One of the biggest problems many new preppers encounter is trying to visualize what a one-year’s supply of food for one-person looks like. Over the years there are been many different versions published and handed out as the last word. Well here is another one. While doing some research I found this on the (BYU) Brigham Young University website.
BYU One Year Supply List
As many of you know for years BYU has led the field in studying long term food storage. This is a list that they have recently added to their website.
It is a one-year’s supply of food for one person, providing between 2000-2400 calories a day. This is adequate for most people, if you are doing hard labor you may want to consider adding some additional calories.
Long-Term Food Storage Items – at least 30 year shelf-life
|Food Item||Per Person Amount Per Year||# of Cases (6 cans per case)||Approx. Weight (lbs.)|
|Wheat*||24 (#10 Cans)||4||132|
|Rice, White*||12 (#10 Cans)||2||65|
|Oats, Rolled*||12 (#10 Cans)||2||29|
|Pasta (Macaroni or Spaghetti)*||6 (#10 Cans)||1||21|
|Legumes (Beans, Split Peas, Lentils)||12 (#10 Cans)||2||62|
|Milk, nonfat dry (15 year shelf life)||12 (#10 Cans)||2||49 (or 28 pouches)|
|Sugar (or other sweeteners)||12 (#10 Cans)||2||70|
|Apple Slices, Dried||6 (#10 Cans)||1||6|
|Potato Flakes||12 (#10 Cans)||2||22|
|Carrots, Dried (10 year shelf-life)||3 (#10 Cans)||–||8|
|Onions, Dried||1 (#10 Cans)||–||2|
|Salt, Iodized||8 lbs.|
|Baking Soda (for baking and to soften old beans||1 lb.|
|Baking Powder||4 lbs.|
|Vitamin C Tablets||365 tablets|
Short-Term Food Items
|Food Item||Approx. Unopened Shelf-life (years)||Per person amount per year|
|Cooking / Salad Oils (e.g., soy, olive)||1+||2 gallons|
|Shortening / Frying Oils||1+||3 cans @ 3 lbs|
|Butter / Margarine (stored in freezer)||1||6 lbs|
|Mayonnaise / Salad Dressings||1||3 quarts|
|Peanut Butter / other butters||1+||6 lbs|
|Fruit Drink Mix (or bottled multivitamins)||2||3 #10 cans (or 8 pouches)|
|Spices / Flavorings / Bouillon / Condiments||2+||–|
|Eggs, dried (for baking not frying)||3+||2 #10 cans|
|Other Sweeteners (e.g., honey, molasses, brown sugar, jams, jellies, syrups)|
- Can Opener
- Grain Grinder
- Recipes – that use only stored ingredients
Now over the years, I have provided you with information on where the LDS Home Storage Centers are located and how you can purchase prepackaged, inexpensive long-lasting food from them.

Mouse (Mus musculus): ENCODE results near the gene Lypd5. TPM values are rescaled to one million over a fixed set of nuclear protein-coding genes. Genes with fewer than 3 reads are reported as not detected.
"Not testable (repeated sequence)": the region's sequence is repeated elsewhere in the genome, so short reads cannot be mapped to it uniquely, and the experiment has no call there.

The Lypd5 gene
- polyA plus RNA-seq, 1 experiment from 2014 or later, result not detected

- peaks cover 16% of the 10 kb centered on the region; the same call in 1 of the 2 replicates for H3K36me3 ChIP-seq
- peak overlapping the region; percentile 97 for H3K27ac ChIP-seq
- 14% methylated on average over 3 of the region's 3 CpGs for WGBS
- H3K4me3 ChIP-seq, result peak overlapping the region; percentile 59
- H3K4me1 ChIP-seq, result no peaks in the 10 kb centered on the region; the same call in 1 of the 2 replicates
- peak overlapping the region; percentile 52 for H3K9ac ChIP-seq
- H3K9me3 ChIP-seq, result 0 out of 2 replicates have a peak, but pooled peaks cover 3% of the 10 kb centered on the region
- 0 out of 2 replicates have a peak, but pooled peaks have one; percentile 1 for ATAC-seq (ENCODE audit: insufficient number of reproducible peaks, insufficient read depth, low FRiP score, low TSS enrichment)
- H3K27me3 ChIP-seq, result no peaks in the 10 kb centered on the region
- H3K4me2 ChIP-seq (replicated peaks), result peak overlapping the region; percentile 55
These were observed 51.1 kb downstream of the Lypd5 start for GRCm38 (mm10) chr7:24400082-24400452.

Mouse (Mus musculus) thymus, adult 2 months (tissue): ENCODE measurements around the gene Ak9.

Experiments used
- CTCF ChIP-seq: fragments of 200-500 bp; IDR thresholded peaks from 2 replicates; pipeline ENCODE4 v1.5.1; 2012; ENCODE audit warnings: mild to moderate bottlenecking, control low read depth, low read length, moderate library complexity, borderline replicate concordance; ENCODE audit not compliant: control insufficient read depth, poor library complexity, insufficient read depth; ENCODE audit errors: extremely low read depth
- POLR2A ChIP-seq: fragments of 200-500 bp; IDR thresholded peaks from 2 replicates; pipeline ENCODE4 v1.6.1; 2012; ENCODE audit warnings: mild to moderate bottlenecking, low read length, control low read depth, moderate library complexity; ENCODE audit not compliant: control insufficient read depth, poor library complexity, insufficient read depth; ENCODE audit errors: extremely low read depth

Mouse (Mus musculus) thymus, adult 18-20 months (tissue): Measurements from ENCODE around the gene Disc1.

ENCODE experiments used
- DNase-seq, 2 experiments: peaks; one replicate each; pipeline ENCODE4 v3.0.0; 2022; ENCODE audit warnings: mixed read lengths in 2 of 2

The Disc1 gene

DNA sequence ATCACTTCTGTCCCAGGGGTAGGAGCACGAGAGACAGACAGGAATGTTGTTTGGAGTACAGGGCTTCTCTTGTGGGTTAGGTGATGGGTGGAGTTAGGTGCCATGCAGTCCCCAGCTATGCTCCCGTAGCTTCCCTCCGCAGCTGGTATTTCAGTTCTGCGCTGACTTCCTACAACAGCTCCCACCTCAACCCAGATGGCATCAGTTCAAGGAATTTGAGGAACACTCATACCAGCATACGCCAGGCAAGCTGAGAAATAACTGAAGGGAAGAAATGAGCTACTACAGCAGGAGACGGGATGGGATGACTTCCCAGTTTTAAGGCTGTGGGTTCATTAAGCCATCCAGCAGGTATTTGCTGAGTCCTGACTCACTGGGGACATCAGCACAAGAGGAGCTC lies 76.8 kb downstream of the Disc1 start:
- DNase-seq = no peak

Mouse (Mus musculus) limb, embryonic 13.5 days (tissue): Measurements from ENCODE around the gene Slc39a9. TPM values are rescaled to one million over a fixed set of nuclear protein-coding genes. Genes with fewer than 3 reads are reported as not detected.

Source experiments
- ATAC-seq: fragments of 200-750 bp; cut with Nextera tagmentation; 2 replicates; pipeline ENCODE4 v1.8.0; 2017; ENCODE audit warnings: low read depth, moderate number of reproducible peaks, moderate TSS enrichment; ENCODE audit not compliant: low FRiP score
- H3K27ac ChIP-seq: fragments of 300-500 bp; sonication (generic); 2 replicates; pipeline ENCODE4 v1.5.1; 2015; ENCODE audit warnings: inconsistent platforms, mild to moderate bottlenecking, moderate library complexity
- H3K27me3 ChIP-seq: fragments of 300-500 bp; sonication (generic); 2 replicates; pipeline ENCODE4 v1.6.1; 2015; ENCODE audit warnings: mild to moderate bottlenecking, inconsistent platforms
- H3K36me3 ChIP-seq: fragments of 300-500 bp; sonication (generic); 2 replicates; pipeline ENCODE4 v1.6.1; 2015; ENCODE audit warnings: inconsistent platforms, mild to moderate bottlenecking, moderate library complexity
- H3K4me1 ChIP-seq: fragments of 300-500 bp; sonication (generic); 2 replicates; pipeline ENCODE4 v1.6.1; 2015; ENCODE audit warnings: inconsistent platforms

The other items that are included on the one-year’s supply list are readily available products that you can find at your local markets. Now some of these products like the oils and fats need to be rotated on a regular basis.
To get a head start on a one-year supply, consider getting a 3 month can bundle to keep in storage for emergencies.
If you have been prepping for a while, this is a good basic list to judge your storage against and if you are a beginner a good guide. Now personally I would consider this list as a minimum one-year supply. I would then add to it canned and freeze-dried meats and vegetables, as well as some comfort foods.
8 thoughts on “A New One-Year’s Supply List Developed by BYU”
Awesome, thanks for finding and posting this. I knew the LDS Church had to have something like this out there, but I can never seem to find them when I go looking for it. I will probably use this as a starting place for my food storage tracking app I am making. Like you said, it can use some modification to have some comfort food and whatnot.
LDS Food Storage Calculator
Many years ago, when i first joined the church, my missionaries brought me a list of what i should purchase each week for 52 weeks, to build up a surplus… is this still available somewhere?
I looked around the web and found a couple of lists. If you search “LDS 52 week supply list 2020” go to images and you’ll find some lists. Hope this helps!
Is the amount of salt and sugar really the amounts needed for one person per year? It seems high, 70lbs of sugar and 8lbs of salt.
I’ve found that these lists are only marginally helpful as a guide.
Thank you for this updated list and information from BYU, very valuable and helpful.
I have spent over 45 years teaching people how to use food storage in daily meals.
I base most of my recipes on the items from the LDS Home Storage Centers.
Look up on facebook: Free Frugal Food Storage Help and Recipes
I do not charge $$, my goal is to help others to see/learn how to use what can be stored.
Our bodies need to be used to basic whole foods now, not in an emergency somewhere in future.
For my family, this has saved us money on food, and also for us, on doctor bills.
Along with the nonfood items listed (and I heartily agree that a good can opener is essential. I prefer the Swing Away brand for reliability and ease of use) I have found that when I am trying to live off my food storage, I also need these items: Laundry detergent, dish soap, body soap, and basic work supplies such as tape and markers to label bulk foods that are divided up. I use old #10 cans and Nestle Quik cans to store salt etc. when breaking up a bulk bag. Thank you for posting this.